Donna Brazile: Top 2020 candidates will break away from the pack this week

The cream of the Democratic 2020 crop will start to rise to the top this week, former DNC Chairwoman Donna Brazile predicts.

Appearing on “America’s Newsroom,” Brazile told host Sandra Smith that the party's opening debates on Wednesday and Thursday will see some candidates will “get out of the so-called box," while others will “prove that maybe this is not their time.”

The ex-DNC chair added that the candidates will be desperately searching for a way to make themselves stand out.

“As you all know, preparing for the debate, these candidates have to figure out a way to basically stand out. And, to also draw a contrast with each other,” Brazile said.

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Climate change is expected to be one point of difference among the Democratic hopefuls, with most of the frontrunners having released an environmental or "green" plan to tackle the issue.

However, the issue of college debt is expected to be a hot topic as well, with many of the contenders having pushed plans to get rid of or reduce the figures.

In May, 2020 hopeful Julián Castro unveiled a comprehensive education plan that calls for eliminating tuition at public colleges as well as delaying student loan payments until a degree begins to pay off for borrowers.

Sen. Elizabeth Warren, D-Mass., has proposed to raise taxes with more than $50 million dollars in assets, pay off student loans and make college tuition-free, create government-funded child care centers and fight the opioid crisis, among other things.

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On Monday morning in front of the Capitol’s steps, Sen. Bernie Sanders, I-Vt., launched his college affordability plan, announcing legislation to achieve free tuition for public colleges and to forgive all student loan debt.

That’s $1.6 trillion dollars covering 45 million Americans.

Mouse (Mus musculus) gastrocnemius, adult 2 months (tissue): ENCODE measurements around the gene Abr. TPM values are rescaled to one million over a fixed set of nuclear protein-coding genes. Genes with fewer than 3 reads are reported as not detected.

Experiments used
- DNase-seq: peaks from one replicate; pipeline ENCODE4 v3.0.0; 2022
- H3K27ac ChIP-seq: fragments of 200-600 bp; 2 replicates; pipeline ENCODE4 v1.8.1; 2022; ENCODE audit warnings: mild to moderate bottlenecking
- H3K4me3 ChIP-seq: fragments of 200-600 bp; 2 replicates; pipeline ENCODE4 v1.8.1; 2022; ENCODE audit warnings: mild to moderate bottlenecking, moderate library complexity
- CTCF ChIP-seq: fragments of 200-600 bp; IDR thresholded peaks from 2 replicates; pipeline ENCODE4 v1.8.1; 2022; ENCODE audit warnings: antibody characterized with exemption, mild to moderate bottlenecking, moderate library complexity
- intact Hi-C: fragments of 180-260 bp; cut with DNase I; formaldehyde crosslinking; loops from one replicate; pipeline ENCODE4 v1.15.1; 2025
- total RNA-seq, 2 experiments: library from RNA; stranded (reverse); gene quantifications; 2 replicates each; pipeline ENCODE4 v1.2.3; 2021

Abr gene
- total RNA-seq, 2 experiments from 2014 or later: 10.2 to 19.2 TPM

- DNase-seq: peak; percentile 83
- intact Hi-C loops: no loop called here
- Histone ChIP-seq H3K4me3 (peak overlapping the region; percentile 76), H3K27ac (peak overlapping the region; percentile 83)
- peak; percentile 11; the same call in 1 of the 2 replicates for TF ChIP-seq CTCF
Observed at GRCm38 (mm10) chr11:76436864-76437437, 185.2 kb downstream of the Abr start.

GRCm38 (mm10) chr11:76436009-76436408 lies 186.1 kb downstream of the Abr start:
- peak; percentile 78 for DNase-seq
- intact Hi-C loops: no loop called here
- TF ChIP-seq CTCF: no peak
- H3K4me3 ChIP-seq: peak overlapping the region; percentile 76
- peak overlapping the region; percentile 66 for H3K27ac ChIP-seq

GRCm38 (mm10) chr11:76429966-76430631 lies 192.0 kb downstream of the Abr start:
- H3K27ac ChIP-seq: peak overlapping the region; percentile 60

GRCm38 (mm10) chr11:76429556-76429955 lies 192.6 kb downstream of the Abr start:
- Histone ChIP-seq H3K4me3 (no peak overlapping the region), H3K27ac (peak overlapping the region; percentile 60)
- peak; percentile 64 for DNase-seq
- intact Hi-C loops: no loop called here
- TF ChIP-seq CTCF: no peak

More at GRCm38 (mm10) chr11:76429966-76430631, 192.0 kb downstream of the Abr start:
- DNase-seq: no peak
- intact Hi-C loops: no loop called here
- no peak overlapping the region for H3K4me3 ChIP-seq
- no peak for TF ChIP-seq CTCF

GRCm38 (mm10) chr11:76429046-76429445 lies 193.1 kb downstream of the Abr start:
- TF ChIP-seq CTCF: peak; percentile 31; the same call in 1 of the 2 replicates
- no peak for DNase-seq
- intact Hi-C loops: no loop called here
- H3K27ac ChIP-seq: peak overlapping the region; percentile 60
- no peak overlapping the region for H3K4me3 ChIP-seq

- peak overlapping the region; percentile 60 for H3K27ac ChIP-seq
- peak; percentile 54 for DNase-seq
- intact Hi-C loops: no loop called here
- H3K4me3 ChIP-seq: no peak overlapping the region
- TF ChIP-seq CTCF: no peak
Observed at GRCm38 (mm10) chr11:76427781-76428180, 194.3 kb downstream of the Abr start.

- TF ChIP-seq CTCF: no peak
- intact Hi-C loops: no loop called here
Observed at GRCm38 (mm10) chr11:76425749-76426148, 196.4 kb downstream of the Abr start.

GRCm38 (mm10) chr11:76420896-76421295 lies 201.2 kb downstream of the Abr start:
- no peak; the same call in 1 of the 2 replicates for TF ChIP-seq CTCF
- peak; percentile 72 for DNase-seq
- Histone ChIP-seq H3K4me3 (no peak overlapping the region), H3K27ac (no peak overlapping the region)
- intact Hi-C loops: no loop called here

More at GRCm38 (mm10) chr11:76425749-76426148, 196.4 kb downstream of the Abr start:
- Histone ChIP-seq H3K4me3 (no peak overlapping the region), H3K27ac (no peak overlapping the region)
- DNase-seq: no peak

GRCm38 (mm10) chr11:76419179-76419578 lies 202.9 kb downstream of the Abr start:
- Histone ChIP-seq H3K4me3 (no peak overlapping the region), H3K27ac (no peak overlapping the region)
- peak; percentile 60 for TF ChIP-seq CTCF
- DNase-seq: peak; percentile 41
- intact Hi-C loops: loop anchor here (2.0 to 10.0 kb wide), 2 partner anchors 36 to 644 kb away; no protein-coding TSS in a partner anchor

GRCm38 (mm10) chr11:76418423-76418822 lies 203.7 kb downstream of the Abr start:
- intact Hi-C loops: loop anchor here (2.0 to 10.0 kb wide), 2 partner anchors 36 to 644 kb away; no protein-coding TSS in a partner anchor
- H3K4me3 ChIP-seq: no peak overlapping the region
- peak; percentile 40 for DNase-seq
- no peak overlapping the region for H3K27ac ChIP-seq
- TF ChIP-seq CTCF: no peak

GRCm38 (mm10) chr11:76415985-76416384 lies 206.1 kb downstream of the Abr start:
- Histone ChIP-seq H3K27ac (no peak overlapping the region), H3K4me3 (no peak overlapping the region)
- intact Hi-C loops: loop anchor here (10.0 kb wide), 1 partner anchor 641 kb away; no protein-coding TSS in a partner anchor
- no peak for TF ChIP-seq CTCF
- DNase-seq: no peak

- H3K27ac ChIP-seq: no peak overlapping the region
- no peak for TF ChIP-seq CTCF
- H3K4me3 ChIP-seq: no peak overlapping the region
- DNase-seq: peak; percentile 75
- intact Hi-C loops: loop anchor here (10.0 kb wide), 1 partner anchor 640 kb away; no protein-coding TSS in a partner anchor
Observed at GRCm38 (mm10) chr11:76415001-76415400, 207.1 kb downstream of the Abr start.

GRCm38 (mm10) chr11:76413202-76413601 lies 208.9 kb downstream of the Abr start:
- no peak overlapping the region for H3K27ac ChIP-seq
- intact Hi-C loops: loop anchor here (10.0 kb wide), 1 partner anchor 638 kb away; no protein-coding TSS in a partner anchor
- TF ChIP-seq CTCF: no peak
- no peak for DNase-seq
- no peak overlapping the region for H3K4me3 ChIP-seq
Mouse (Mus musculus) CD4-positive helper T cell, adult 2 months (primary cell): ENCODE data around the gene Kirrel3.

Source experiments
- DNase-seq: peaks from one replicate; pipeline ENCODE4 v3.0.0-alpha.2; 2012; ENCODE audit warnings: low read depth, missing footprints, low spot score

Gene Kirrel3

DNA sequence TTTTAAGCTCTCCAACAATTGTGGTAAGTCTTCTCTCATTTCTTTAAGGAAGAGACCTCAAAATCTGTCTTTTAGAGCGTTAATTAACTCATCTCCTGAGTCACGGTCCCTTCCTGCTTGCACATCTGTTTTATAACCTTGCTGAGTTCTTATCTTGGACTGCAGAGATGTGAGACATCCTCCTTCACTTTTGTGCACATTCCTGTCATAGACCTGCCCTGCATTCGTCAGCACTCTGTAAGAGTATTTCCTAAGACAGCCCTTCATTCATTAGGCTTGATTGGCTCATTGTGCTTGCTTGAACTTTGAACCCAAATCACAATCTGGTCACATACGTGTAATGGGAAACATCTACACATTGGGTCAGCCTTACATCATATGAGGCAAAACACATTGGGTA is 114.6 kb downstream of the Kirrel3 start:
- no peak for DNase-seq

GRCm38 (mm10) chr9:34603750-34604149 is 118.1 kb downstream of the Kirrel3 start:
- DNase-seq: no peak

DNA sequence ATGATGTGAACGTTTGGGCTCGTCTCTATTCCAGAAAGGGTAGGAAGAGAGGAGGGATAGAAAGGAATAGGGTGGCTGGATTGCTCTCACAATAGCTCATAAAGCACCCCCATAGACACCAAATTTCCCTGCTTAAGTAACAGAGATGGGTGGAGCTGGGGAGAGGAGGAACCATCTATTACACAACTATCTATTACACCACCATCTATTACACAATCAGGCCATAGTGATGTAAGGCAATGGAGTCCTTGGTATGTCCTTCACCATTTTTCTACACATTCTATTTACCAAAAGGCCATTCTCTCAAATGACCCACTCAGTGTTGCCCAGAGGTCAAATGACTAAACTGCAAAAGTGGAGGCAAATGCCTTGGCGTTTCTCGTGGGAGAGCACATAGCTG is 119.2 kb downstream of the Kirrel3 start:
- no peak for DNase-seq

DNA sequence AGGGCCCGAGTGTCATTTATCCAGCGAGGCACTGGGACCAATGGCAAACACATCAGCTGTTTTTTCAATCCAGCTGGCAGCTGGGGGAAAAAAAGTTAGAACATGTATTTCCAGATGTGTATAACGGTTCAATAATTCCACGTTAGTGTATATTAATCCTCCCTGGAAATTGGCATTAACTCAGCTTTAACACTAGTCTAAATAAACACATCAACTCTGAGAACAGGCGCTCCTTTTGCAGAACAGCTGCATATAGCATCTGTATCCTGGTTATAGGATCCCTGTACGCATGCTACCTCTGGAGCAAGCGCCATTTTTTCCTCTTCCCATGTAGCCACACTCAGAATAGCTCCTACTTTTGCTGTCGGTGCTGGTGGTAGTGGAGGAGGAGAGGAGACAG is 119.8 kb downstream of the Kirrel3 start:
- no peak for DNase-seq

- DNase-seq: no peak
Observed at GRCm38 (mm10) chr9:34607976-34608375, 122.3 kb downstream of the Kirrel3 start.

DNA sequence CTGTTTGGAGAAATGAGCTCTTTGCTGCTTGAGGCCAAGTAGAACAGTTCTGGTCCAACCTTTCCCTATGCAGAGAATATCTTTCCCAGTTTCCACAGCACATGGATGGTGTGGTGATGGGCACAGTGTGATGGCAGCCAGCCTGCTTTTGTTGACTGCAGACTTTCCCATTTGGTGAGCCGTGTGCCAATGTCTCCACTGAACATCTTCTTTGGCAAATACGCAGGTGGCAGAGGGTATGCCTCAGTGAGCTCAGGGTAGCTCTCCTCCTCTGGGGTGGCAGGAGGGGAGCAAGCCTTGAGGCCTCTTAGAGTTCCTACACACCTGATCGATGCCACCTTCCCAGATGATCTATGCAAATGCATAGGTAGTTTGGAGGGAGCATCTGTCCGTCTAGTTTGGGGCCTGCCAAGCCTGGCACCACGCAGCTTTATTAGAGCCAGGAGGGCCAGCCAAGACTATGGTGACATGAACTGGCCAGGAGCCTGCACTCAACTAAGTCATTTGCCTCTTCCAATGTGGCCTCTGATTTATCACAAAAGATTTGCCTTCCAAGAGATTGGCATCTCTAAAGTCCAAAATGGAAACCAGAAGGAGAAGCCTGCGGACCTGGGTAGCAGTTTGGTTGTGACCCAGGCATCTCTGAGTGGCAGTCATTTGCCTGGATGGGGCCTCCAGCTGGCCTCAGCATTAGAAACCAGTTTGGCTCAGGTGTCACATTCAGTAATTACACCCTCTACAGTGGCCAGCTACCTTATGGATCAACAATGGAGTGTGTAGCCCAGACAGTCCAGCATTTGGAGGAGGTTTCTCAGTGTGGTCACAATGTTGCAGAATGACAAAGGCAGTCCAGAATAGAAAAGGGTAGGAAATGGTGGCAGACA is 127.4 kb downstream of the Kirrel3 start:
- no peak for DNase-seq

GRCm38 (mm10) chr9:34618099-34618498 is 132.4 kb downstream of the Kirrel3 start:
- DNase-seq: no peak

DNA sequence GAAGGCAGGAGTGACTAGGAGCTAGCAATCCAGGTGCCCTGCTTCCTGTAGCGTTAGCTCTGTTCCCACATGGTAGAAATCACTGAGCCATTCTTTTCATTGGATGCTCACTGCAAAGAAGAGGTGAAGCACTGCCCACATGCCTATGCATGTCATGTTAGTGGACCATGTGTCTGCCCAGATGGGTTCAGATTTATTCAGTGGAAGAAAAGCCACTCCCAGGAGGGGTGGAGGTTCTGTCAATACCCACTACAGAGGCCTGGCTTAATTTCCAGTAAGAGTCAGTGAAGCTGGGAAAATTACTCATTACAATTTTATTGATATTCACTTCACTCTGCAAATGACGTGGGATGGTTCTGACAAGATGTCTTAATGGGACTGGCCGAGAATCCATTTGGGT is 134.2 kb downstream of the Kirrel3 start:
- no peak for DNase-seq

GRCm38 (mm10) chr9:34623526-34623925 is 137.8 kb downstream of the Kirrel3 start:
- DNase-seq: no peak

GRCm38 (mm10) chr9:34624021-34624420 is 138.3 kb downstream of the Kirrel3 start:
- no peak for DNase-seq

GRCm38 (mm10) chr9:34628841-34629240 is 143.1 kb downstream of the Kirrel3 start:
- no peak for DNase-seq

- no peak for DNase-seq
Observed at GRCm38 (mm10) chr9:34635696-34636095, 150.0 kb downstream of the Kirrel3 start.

The Democratic socialist candidate said the money needed to fund such a program could be raised by a tax on Wall Street.

“Our proposal which costs two point two trillion over 10 years will be fully paid for by a tax on Wall Street speculation similar to what exists in dozens of countries around the world,” Sanders said. “The American people bailed out Wall Street. Now it is time for Wall Street to come to the aid of the middle class of this country.”

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Rep Ilhan Omar, D-Minn, and Alexandria Ocasio Cortez, D-N.Y., were among those who spoke on behalf of the legislation.

An impassioned Ocasio-Cortez told reporters: “What we tell 17 year-olds all the time is that you are not old enough or responsible enough to drink. You are not old enough or responsible enough to vote. You are not old enough or responsible enough to serve in our military. But, you are old enough and responsible enough to take on a quarter million dollars’ worth of debt and that is wrong.”

“It was literally easier for me to become the youngest woman in American history elected to Congress than it is to pay off my student loan debt,” the New Yorker said.

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On "America's Newsroom," Brazile said Americans "want to hear solutions" to the issue.“45 million Americans have enormous college debt. The question is, will Bernie’s proposal which calls for 0.5 percent on stock transactions and 0.1 percent on bond transactions? Bernie Sanders intends to pay for it by taxing those transactions…Elizabeth Warren’s proposal is a little different in terms of…it calls for $750 billion,” Brazile noted.

“There’s no question that someone has to pay for it, but 45 million Americans are suffering right now. They want to hear solutions.”